I’ve sampled 2023’s top OLED TVs – and they all could take a note from Sony

(Image credit: Future)

It has already been a big year in the world of OLED TVs, which has been headlined by one big grudge match – Micro Lens Array (MLA) vs Quantum Dot OLED (QD-OLED).

The battle is interesting based on our experience reviewing the MLA-powered LG G3 and QD-OLED-toting Samsung S95C, which both have one common goal – radically improving the max brightness levels possible on an OLED set.

But, during our ongoing What Hi-Fi? Awards 2023 testing, as with my epiphany around the importance of colour temperature last week, the process left me mulling a key metric for picture quality. Specifically, motion handling.

Now, motion handling is not the most talked about metric in most TV makers’ marketing at the moment. I reckon this is because it doesn’t let companies throw a big number at buyers in the way that “2000 nit max brightness” does. But, motion handling is still very important.

To catch up anyone out of the loop, motion handling, or motion processing as it is sometimes called, determines how a TV deals with moving parts of the picture – hence the name. When it’s done drastically wrong it can completely destroy your movie, TV or sports watching experience.

The motion smoothing mode common to many TVs is a good example of this. This is a setting designed to reduce judder and blur that in most cases works by inserting artificial frames between actual movie frames. 

Fun fact, most TVs run at either 50 or 60Hz, though many modern sets can go as high as 120Hz, but movies are generally mastered at 24Hz.

The issue is that the mode makes movies run at higher frame rates than they were shot, potentially creating what is known as “the soap opera effect” where movements look artificial.

In more subtle situations, such as director modes that turn off most processing settings, including motion smoothing, it can still have an impact if done wrong. Key issues related to poor motion handling can include flickering, a loss of detail, over-smoothing, or judder during fast-moving scenes.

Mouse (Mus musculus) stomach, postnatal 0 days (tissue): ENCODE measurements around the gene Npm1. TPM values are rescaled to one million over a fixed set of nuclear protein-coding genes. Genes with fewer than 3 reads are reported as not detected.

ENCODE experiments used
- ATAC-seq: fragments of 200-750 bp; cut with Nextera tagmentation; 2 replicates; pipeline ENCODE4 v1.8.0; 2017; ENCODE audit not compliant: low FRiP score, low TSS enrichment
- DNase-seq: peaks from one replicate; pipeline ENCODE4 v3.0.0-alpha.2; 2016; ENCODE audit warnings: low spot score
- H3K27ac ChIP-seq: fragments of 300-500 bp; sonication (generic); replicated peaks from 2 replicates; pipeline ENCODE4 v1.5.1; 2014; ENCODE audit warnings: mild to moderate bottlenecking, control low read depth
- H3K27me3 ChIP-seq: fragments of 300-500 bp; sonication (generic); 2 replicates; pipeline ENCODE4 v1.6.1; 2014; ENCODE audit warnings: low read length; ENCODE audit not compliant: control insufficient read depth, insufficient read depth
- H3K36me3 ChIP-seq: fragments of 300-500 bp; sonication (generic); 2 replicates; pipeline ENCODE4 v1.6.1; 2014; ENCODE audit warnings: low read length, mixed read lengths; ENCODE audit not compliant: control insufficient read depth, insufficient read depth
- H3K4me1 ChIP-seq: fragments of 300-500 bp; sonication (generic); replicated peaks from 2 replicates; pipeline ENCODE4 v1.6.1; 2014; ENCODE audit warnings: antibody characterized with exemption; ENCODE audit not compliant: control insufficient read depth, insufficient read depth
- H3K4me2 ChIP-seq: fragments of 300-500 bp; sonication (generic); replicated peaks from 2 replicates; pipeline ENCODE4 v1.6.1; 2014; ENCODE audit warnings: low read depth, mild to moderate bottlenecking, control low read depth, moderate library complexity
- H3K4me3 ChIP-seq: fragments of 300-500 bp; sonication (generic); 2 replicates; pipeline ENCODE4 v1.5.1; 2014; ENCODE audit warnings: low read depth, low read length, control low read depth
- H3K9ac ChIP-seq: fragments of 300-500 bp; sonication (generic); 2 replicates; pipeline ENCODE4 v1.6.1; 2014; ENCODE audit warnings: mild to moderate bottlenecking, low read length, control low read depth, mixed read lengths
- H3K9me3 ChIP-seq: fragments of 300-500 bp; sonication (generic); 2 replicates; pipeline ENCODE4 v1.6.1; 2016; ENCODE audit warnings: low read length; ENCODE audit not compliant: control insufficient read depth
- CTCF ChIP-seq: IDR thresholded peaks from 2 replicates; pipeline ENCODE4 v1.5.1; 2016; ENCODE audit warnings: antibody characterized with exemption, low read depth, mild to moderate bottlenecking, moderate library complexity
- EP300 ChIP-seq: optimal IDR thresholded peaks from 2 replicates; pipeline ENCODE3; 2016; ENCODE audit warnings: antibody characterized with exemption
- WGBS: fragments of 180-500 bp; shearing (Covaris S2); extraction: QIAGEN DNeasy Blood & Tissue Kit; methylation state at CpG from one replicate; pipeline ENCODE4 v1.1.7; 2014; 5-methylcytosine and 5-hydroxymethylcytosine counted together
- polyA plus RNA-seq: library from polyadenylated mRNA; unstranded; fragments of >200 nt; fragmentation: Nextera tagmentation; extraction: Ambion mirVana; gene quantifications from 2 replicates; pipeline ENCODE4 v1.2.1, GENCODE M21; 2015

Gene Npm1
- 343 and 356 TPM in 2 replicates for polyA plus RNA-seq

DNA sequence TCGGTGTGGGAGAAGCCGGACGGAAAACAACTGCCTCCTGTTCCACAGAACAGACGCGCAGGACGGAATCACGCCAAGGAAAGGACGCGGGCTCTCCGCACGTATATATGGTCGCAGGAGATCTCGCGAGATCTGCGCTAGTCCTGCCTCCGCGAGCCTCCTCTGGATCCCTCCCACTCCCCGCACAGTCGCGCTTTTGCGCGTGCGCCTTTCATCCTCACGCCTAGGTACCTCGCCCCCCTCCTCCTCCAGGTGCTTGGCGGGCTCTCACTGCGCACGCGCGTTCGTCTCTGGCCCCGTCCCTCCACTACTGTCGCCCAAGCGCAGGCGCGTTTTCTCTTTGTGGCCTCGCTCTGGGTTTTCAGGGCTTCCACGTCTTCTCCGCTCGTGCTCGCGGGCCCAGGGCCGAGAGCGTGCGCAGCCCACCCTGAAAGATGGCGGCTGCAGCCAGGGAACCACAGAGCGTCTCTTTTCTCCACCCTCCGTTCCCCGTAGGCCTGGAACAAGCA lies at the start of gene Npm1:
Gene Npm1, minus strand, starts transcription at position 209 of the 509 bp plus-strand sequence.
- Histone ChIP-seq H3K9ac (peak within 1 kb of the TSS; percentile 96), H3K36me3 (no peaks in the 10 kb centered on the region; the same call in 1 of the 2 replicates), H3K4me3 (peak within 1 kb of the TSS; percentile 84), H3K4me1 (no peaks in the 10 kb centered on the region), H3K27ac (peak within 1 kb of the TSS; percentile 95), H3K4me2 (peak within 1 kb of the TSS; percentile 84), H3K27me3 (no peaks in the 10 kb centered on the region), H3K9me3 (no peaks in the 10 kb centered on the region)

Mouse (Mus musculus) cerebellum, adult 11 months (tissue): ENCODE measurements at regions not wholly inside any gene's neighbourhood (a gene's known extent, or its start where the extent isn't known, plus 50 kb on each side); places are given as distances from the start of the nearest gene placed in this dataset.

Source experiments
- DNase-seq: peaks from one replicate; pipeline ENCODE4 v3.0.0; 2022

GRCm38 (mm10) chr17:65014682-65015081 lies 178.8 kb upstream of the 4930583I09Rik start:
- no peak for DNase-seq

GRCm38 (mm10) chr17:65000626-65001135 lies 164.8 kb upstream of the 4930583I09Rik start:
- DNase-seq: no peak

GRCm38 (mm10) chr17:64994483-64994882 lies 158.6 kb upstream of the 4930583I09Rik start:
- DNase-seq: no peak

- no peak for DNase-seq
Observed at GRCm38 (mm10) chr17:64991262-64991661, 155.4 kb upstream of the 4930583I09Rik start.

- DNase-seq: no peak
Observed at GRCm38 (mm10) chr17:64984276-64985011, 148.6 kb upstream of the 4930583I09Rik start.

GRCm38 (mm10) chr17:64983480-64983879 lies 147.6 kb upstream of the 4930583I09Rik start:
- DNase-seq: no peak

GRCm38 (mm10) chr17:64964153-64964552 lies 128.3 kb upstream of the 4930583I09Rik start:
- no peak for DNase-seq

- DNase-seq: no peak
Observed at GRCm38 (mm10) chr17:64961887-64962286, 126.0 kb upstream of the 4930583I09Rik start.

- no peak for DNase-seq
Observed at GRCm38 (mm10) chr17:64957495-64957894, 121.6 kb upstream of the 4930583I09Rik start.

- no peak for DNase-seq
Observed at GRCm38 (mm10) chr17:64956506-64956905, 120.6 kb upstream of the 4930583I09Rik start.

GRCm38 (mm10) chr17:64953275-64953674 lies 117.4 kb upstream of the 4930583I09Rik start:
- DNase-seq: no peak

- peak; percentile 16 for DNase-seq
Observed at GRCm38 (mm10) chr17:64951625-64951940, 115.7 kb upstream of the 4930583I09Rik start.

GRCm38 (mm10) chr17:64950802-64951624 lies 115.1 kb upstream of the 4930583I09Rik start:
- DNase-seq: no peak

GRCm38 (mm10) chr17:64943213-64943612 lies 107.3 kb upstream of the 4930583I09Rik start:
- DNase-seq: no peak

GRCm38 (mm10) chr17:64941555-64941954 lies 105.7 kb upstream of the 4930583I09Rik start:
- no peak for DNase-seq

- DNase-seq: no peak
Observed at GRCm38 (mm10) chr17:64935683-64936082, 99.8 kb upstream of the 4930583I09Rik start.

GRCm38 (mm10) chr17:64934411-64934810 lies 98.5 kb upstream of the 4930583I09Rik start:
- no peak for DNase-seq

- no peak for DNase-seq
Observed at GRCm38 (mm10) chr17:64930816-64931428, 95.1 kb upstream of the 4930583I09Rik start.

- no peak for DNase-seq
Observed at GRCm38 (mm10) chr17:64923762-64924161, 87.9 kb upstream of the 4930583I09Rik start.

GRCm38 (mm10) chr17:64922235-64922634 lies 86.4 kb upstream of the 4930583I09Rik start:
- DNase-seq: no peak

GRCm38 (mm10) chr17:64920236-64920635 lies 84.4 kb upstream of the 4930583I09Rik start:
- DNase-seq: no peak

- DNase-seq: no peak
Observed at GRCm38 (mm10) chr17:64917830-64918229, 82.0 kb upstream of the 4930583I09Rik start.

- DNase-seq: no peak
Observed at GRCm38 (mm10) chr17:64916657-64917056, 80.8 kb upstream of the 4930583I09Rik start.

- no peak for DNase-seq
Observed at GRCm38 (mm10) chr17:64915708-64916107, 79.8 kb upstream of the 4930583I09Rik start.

The reason I flag this now is that, to date, while most flagships are still very good, Sony is simply better at it based on my experience testing TVs this year. 

Most recently this became apparent during our awards testing where we ran a number of sets against the Sony A80L, which sits in the middle of the company’s 2023 OLED library, just behind the Sony A95L – which we’re hoping to get into our test rooms in the near future.

Like most of the modern Sony sets I've seen, the A80L’s brilliant motion handling made movement in all our checks look more natural and added a layer of immersion that was missing on many of the rivals we threw it against. Watching the opening of Blade Runner 2049, the fight scene carried a heft and level of detail that was completely judder-free and natural. 

The reason Sony sets manage this is that they never go too far in one direction with their processing. 

This is a big sell for the sets as even at the top end of the market this isn’t always the case. For example, jump over to our Samsung S95C review and you’ll see that, while good, it’s not perfect. In the movie preset the processing was overly aggressive and would occasionally oversmooth. 

Jumping to the other extreme in Filmmaker mode, while more authentic looking, judder did occasionally creep in that didn’t appear on the Sony. The same is true of the LG G3 which, while great – as our TV head honcho noted in his review – still doesn’t match the Sony for naturalness during particularly challenging scenes.

Does that make Sony the best of the best? No, it's not perfect and other sets beat it in some areas, such as colour accuracy and audio quality. But it is a great example of why companies shouldn't push motion handling to the background in the pursuit of getting the big numbers for marketing purposes.

And that’s why I can’t help but wish that in the future TV makers will spend an equal amount of time focussing on motion handling as they currently do on max brightness.


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Alastair Stevenson
Editor in Chief

Alastair is What Hi-Fi?’s editor in chief. He has well over a decade’s experience as a journalist working in both B2C and B2B press. During this time he’s covered everything from the launch of the first Amazon Echo to government cyber security policy. Prior to joining What Hi-Fi? he served as Trusted Reviews’ editor-in-chief. Outside of tech, he has a Masters from King’s College London in Ethics and the Philosophy of Religion, is an enthusiastic, but untalented, guitar player and runs a webcomic in his spare time.